Over the last few years, recruitment and lack of labour have been the scourge of many businesses in agriculture and rural industries. However, all may not be lost in terms of hiring overseas workers. Our Immigration Law specialist Mark Templeton looks at the practical ways still available to recruit.
It is well reported that the impact of Brexit on staff shortages has become critical for many key sectors of the UK economy. Many staff shortages are reported to have arisen in what are described as low-skilled/low-wage occupations, which prior to Brexit were filled in significant numbers by EU citizens. This was certainly the case across rural industries and the end of free movement has posed significant recruitment challenges in low-skilled/low-wage occupations.
Although not an answer to staff shortages in low-skilled/low-wage occupations, the skilled worker visa could prove to be a valuable route to consider for recruiting from overseas in the immediate term.
To do this, employers would need to apply for a sponsor licence. These can be granted in relation to qualifying occupations, a list of which has been published by the Home Office and is available here. Crucially, the list contains many key occupations within agriculture and rural industries.
For example, the list of occupations qualifying for the skilled worker visa include:
Farming and Agriculture
Forestry & Estate Management
Fishing & Fisheries
Country Estate Management
There are two important factors to consider when utilising the skilled worker visa route. Firstly, to employ a skilled worker the employer must apply for and obtain a sponsor licence from the Home Office.
The general lack of awareness and information about the sponsor licence system has meant that in many sectors it remains underutilised as a means for staff recruitment.
Secondly, to sponsor a skilled worker in any of the above positions the minimum salary must be £25,600. Alternatively, the salary must be the ‘going rate’ for the job as set by the Office for National Statistics (ONS), if this is higher than £25,600. In reality, the going rate set by the ONS for many of the jobs listed is well below £25,600, so employers should be aware they may be paying a premium. Further, there are standard Home Office fees for each visa being sponsored.
Unlike many sectors who find that their desperately needed positions do not appear on the Home Office’s skilled worker list, the agriculture and rural sector will find answers to some of their recruitment challenges can be found there.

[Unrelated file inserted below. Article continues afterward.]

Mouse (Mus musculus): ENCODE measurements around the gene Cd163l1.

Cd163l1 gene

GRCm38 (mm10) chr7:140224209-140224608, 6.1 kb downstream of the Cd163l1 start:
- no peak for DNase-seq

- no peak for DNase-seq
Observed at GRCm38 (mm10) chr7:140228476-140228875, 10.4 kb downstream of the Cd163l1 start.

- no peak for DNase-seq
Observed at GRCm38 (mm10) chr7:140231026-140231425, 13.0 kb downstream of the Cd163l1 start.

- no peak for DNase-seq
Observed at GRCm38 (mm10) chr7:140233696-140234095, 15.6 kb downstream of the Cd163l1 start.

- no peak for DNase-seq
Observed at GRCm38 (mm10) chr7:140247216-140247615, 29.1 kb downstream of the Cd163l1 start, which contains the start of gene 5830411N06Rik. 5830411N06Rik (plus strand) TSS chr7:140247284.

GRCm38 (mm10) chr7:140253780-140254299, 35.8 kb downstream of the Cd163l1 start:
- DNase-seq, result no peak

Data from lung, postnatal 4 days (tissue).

If the requirement to recruit in the listed occupations from overseas is considered critical, even as a short to medium term measure, the skilled worker visa route does provide real options. The uncertainty of being able to deliver core services owing to staff shortages, or paying exorbitant agency rates for temporary staff, may in fact make the skilled worker visa route more cost effective.
One serious attraction both for the overseas worker and the employer is that a person can be sponsored for up to five years on a skilled worker visa and can apply to settle after five years if they remain in a sponsored position. The sponsored person can also apply along with dependant family members. A little-known rule is that dependant family members have a right to work in any job in the UK and do not need to be sponsored themselves, reducing the administrative burden and uncertainty for many families.
The duration of the skilled worker visa is a major point of contrast with the seasonal workers visa, of which the agriculture and rural sectors will be very familiar. Under the seasonal workers visa, the visa is only valid for a maximum duration of six months. It does not allow dependants to be included and because of the short visa period, means that employers need to arrange accommodation and other essentials. These issues do not arise with the skilled worker visa.
The skilled worker visa route cannot be described as a perfect system or as stress and cost free as recruitment could be in the past when we benefited from the free movement of people. For the agricultural and rural sectors, however, it is a route that can be utilised to recruit much-needed staff to both protect and indeed expand businesses.
If you need support on any of the issues raised above, our immigration law expert, Mark Templeton, will be happy to help.
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